Australasian Science: Australia's authority on science since 1938

Descreening Kids

By Tim Olds

Kids are spending more time in front of screens, but government guidelines have become hopelessly out of date.

Kids spend a lot of time sitting – about 8.5 hours per day, according to a recent 12-nation study. I feel compelled to mention here that Australian kids actually spend less time sitting than any of the other nations in the study – less than 8 hours per day compared with almost 9.5 hours for Chinese kids. Treasure this, because from here on the news for Australian kids gets worse.

Of those 8 hours, a 2015 study found that Australian kids spend 2.5–6 hours staring at screens, depending on age and sex. The worst offenders are teenage girls. On another 15-nation comparison, Australian kids across the age range performed second-worst on screen time, finishing ahead only of Scotland.

Depending on how you do the numbers, only about one-third of Australian kids meet the government recommendations of no more than 2 hours of screen time per day for school-aged kids, and no more than 1 hour per day for pre-schoolers. Only 8% of 14-year-old girls come in under the 2-hour limit, the main offender being social media.

Is all this screen time a problem? Probably. Kids who spend a lot of time in front of screens, particularly TV, eat more, are fatter and less active, have more sleep problems, more emotional and mood problems and higher stress levels.

There are also benefits. Screens are a way of sharing a youth culture, they have educational benefits, and they may even contribute to the historical increase in IQ levels.

But how can we reduce exposure to screens when they are absolutely central to the everyday life of the child? One obvious target is the television in kids’ bedrooms. About 30% of Australian 5-year-olds and 34% of 10-year-olds have a TV in their bedroom. Having a TV in the bedroom is associated with shorter sleep, higher levels of fatness, more snacking and lower activity levels.

But getting them out of the bedrooms is another matter. One American study asked a mother how easy it would be to remove the TV from her 12-year-old son’s room. Her answer: “It would be like World War Three”.

But compared with the bigger media landscape, even crowbarring TVs out of bedrooms might be picking the low-hanging fruit. Kids set out in the morning with their mobile in hand (35% of Australian primary school kids, and 94% of 16–17-year olds have a mobile phone), sit down all day in front of their school-mandated laptop computer, and come home to watch TV with the oldies before retiring to their rooms to watch pirated copies of Game of Thrones on their iPads while Facebooking their friends.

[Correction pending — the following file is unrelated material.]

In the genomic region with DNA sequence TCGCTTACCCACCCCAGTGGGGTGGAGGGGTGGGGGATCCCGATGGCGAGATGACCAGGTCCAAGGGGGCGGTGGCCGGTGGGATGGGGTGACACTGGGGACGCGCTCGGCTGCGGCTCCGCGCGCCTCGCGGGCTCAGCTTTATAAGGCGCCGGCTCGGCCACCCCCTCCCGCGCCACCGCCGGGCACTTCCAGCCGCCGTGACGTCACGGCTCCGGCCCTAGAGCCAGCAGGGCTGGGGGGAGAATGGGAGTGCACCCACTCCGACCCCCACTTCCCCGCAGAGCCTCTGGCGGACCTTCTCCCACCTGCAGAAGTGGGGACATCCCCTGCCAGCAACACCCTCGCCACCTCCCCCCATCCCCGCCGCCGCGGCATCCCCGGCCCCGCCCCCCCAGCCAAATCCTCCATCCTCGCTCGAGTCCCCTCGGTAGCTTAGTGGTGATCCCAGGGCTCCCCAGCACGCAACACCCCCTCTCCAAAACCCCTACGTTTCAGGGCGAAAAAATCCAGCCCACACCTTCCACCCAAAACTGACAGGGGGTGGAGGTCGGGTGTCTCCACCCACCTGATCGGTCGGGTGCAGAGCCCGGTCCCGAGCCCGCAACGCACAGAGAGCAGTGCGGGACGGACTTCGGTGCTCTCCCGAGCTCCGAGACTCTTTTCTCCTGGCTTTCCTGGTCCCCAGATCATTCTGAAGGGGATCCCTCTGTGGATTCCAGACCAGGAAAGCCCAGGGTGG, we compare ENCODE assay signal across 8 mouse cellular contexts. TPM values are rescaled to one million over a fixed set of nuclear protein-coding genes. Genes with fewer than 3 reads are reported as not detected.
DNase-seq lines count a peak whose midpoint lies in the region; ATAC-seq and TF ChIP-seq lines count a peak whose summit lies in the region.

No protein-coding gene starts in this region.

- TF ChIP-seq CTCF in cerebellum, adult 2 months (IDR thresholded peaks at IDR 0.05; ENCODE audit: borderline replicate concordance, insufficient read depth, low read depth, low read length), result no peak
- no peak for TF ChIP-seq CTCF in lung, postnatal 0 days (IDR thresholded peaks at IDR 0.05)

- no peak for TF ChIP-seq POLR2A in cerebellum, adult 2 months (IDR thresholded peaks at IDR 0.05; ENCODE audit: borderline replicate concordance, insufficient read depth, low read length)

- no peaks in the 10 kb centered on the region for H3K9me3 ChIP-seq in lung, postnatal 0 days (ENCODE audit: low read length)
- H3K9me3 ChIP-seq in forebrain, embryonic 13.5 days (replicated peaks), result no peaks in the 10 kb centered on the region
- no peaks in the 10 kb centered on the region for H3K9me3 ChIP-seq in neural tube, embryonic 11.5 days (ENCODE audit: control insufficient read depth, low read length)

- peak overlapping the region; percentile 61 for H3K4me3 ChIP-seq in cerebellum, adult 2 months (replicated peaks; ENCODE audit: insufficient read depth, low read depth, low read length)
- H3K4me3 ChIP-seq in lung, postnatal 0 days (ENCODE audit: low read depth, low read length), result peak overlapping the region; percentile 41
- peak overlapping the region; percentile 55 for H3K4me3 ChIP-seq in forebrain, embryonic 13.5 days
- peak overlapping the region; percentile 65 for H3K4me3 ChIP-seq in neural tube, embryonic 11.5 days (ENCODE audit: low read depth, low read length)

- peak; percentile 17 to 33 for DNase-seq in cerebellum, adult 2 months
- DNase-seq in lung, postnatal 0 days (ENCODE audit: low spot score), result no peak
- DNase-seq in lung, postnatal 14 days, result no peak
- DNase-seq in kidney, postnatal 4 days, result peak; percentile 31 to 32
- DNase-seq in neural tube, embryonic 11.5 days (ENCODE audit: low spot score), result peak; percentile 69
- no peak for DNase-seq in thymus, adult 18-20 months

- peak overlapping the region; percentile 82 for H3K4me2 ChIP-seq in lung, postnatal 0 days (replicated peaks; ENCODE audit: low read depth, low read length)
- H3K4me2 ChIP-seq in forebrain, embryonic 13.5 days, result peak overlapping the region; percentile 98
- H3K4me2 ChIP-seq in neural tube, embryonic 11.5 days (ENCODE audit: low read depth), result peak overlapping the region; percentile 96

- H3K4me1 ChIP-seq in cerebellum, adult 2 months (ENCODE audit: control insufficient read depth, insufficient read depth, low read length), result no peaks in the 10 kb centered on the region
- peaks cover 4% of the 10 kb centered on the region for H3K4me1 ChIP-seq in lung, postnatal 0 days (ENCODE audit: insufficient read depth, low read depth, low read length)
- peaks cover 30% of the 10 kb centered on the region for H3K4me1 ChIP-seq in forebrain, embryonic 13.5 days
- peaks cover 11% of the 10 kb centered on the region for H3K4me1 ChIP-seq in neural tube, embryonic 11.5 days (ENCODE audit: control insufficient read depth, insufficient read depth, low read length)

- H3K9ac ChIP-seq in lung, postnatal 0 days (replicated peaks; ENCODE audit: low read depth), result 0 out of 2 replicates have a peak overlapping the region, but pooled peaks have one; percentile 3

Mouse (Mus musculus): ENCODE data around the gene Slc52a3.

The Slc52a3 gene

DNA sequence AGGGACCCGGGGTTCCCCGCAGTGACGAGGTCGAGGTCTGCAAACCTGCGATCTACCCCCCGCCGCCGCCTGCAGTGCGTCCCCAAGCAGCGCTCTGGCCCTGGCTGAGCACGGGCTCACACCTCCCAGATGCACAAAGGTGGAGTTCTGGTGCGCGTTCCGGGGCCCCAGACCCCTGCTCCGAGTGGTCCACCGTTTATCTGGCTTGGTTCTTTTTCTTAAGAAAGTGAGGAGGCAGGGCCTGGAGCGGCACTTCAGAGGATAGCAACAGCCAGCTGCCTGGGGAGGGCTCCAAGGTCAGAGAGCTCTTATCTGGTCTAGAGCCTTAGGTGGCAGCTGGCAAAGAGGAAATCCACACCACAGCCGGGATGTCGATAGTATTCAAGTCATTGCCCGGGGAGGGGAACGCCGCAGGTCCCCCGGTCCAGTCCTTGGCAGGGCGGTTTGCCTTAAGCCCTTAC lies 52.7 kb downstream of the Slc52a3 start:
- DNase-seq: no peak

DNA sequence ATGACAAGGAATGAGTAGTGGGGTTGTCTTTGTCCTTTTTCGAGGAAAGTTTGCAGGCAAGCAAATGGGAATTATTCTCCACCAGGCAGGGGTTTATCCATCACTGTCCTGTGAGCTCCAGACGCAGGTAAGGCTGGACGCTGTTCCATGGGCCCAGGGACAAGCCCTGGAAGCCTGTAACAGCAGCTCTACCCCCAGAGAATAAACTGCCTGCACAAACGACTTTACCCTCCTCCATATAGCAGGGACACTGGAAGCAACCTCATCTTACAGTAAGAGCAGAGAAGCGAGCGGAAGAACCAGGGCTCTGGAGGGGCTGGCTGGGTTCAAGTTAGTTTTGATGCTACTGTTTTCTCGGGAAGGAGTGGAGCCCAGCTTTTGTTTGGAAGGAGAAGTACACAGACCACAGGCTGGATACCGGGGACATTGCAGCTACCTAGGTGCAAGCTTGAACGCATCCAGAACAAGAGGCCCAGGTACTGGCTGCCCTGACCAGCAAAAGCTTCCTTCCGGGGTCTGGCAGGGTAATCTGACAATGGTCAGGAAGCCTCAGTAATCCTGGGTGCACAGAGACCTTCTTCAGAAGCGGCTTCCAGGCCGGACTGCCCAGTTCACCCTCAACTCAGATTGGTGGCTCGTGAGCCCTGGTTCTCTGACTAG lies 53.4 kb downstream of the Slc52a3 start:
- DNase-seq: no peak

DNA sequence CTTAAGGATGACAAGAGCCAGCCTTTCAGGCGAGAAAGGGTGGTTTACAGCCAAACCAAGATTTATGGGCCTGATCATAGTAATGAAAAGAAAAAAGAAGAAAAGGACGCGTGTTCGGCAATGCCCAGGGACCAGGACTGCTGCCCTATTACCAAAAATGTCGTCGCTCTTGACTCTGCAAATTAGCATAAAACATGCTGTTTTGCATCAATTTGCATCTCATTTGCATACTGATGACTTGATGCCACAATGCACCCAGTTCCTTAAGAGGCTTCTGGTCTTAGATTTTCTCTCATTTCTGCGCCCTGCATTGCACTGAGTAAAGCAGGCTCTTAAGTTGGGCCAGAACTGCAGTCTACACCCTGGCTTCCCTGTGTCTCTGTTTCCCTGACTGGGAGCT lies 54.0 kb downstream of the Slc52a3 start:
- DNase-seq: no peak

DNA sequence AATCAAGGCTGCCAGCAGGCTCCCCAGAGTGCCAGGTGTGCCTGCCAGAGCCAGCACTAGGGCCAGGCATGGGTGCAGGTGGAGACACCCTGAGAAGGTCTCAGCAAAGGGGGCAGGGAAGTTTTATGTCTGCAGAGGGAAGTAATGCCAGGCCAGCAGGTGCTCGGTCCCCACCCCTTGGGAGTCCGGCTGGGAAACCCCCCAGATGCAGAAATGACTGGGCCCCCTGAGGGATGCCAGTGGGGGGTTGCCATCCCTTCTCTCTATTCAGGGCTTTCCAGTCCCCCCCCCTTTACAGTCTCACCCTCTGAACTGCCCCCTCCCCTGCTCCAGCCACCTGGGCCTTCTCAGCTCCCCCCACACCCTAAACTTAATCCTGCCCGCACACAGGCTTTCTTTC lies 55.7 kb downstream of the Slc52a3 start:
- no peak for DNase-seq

What makes this new generation of screens particularly challenging is that they are portable (and hence harder for parents to police), multifunctional (you can use the same device for multiple purposes, so the device has been decoupled from the content) and use touch technology, making them usable by preliterate children. In the US, for example, although kids are spending less time in front of the TV, the amount of time they spend watching TV content on all platforms has risen from 3 hours 45 minutes daily to 4 hours 30 minutes since 2000. Screens are now used everywhere and any time.

So how can the average parent, who has more work on her plate than a glazier in Gaza, possibly hope to police all this? When Mum walks in, kids can seamlessly switch from porn (or even worse, endless reruns of Friends) to Facebook while tapping out the code P911 (“parent emergency”) to warn their e-interlocutors.

The screen guidelines issued by the Australian government are hopelessly out of date, and probably ill-conceived in the first place. They have been run over by the express train of technology and screen culture, and the situation can only get worse.

We need to look again at the guidelines, understand the underlying mechanisms that connect screen use with adverse health outcomes, and distinguish between different types and uses of screens. Rather than setting limits in terms of hours of use, guidelines should focus on patterns of use (e.g. discouraging continuous use for long periods), times of use (discouraging use late at night when blue light screens can disrupt melatonin secretion, thus affecting sleep) and on the content and culture of screen use.

Short of that, the only hope is for parents to carry out descreening operations in kids’ bedrooms carrying flamethrowers, RPGs and AK47s.

Professor Tim Olds leads the Health and Use of Time Group at the Sansom Institute for Health Research, University of South Australia.